Grove was dead right in worrying about the weak manufacturing capacity of the US, and the best place to rebuild a domestic manufacturing base is the clean energy industry.
Take China. Recently, their National Energy Administration announced a clean energy development plan that will invest $740 billion over 10 years in nuclear, wind, solar, biomass, geothermal, a smart grid, distributed energy, alternative fuel vehicles, carbon capture and sequestration, and other new technologies.
While the sum is stunning, the most astonishing statistic to come out of this announcement is that the investment is expected to create 15 million new jobs. Regardless of how much this number is inflated, the total dollars put forth and the number of jobs created will be considerable.
Worse yet, these are highly valuable jobs that are both desperately needed now in the U.S. due to the recession, but also necessary to ensure that innovation and growth continue to occur domestically.
The clean energy sector represents a major growth opportunity, and the US response should be immediate and comprehensive. We need a national clean economy plan that provides a framework for both near and long-term technology innovation and commercialization goals. This plan would reduce long term uncertainty inhibiting the private sector from acting on a large scale. Such a national plan is not new and has been utilized before for nanotechnology and broadband.
The next step is to invest in clean energy research, development, manufacturing, infrastructure, and deployment.
Investment in clean energy R&D on the order of $20 billion (from $5 billion) annually, is needed to catalyze the breakthroughs in solar, energy storage, carbon capture, and vehicle technology necessary to make clean energy cheaper and more accessible.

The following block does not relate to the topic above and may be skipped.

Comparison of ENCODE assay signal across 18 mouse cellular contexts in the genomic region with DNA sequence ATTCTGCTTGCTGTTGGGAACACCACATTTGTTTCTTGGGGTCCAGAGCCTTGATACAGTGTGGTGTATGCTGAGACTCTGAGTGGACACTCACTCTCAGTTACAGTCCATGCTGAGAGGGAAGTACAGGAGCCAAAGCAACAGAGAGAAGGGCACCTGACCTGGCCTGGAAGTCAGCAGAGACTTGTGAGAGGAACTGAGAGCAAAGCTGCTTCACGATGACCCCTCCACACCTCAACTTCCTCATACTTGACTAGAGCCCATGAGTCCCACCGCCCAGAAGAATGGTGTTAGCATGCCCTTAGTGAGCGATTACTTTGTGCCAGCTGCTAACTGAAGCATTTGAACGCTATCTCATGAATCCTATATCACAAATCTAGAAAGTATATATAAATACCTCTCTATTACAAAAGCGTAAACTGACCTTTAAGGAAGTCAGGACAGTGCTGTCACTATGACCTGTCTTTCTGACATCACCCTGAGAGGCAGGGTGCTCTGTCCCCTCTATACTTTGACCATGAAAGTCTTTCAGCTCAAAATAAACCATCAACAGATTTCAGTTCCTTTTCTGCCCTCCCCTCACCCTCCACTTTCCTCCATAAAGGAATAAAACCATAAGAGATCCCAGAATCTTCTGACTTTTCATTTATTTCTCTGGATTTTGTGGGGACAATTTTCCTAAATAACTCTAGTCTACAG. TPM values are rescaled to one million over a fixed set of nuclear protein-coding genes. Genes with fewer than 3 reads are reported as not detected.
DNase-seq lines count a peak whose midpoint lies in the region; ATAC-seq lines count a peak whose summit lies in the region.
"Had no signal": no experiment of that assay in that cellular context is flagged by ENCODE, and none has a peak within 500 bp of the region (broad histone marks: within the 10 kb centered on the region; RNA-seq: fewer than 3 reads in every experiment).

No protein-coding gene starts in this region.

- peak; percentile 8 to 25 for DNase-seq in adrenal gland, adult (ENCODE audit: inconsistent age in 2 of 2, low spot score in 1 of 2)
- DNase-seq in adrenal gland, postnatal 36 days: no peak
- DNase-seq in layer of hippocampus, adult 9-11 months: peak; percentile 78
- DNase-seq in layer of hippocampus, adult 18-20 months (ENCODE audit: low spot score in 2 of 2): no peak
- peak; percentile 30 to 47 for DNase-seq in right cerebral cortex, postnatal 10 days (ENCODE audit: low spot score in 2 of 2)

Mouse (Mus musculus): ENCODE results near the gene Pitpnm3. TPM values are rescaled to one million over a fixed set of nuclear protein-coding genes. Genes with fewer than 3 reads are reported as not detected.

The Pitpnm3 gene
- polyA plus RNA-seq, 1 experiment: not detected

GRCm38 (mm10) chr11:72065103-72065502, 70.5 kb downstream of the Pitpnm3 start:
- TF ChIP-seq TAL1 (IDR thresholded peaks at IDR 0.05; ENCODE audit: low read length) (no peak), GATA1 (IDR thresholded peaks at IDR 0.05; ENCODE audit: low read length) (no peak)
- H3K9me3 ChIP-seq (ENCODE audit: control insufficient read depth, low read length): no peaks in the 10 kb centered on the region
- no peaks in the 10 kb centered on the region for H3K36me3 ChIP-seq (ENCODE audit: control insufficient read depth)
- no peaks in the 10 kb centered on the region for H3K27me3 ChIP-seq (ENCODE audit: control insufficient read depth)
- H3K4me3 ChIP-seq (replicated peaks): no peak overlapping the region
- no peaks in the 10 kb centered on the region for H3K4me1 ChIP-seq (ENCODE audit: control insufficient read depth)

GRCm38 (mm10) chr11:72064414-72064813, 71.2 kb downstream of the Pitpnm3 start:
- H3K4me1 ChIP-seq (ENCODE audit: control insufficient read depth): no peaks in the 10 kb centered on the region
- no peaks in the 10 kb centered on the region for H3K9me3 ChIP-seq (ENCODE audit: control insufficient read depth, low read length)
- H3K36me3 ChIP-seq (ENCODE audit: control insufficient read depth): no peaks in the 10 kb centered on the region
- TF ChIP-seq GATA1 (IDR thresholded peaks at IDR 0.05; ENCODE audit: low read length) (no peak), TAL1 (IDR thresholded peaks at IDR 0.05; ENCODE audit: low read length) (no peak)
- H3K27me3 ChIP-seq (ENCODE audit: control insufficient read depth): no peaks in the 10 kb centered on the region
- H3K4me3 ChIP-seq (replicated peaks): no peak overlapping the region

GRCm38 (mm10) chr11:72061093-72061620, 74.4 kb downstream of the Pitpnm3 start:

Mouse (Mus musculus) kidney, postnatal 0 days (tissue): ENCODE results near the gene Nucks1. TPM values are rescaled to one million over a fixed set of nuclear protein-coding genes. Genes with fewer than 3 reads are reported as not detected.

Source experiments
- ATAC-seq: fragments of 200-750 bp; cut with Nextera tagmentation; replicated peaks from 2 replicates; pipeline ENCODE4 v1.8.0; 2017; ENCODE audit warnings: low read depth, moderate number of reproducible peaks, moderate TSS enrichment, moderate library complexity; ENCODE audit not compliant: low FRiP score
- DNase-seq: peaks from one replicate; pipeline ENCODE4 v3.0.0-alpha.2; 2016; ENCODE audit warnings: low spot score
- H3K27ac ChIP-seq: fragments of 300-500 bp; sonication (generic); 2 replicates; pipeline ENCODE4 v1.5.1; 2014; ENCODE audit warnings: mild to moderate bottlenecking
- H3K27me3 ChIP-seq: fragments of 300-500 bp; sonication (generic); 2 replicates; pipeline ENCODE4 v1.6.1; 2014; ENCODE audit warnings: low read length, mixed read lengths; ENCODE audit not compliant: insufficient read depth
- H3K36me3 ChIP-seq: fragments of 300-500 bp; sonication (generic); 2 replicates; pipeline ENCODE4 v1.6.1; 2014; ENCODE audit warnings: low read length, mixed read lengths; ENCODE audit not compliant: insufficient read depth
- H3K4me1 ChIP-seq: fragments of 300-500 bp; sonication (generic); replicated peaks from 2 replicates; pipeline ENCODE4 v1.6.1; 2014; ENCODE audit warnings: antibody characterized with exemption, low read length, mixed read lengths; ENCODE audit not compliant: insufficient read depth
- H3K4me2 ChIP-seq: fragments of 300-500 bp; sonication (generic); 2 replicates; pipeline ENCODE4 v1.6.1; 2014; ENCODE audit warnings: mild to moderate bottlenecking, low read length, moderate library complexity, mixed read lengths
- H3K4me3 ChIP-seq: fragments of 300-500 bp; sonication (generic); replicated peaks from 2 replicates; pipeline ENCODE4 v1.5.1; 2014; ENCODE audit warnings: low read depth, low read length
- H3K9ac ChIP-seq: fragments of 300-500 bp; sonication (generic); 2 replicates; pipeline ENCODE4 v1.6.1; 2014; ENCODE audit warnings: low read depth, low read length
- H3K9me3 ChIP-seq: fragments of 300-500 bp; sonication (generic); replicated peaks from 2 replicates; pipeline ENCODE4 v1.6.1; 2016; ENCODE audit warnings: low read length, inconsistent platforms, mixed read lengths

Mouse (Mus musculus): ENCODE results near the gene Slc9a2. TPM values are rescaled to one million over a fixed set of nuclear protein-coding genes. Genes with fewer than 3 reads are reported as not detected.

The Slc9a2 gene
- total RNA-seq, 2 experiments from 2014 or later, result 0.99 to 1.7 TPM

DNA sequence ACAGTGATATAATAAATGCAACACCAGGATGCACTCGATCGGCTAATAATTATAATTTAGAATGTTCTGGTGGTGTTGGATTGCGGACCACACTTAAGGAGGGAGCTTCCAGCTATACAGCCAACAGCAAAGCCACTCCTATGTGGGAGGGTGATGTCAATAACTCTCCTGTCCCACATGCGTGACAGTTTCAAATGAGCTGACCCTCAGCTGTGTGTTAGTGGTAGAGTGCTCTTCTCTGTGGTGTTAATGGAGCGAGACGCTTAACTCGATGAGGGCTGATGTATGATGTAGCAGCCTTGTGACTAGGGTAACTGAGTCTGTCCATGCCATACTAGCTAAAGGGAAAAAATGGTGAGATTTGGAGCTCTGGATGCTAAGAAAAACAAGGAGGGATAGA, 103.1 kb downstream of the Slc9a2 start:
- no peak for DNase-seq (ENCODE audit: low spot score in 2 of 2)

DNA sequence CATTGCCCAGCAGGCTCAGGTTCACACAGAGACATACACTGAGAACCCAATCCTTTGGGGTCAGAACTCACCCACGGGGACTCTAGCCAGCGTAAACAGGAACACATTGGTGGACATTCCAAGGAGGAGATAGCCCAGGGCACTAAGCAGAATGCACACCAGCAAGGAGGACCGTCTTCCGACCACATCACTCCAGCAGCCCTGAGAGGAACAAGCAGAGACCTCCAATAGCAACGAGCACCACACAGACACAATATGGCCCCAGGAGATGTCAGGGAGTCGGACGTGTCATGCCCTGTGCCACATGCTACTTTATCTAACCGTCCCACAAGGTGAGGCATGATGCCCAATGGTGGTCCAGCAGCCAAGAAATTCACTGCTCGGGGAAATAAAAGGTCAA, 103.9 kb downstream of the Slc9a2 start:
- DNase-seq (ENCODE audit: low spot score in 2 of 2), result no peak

To bring high tech manufacturing back to the US, policy makers should provide significant incentives to level the playing field with nations like China. The US needs an explicit manufacturing agenda, and policymakers must do more to provide access to low-cost capital to help manufacturers scale up in the United States.
Lastly, new institutions, like the proposed Clean Energy Deployment Administration (CEDA), are needed to bridge the gap between R&D and commercialization and accelerate the deployment of high-risk technologies to the private market.
These policies would lay the groundwork for a robust clean energy sector. The additional funds would unleash the private industry forces that are held back by uncertainty and begin putting Americans back to work in large numbers, like the IT revolution did in the early 1990's.
We can either create our own clean energy R&D and manufacturing industries or continue lose them to foreign competitors. With a new clean economy strategy, we can make the necessary investments to create millions of new jobs and unleash a new wave of economic prosperity. Without such growth strategies in clean energy and other sectors, the American job machine will remain broken. Like Andy Grove said, the choice is ours.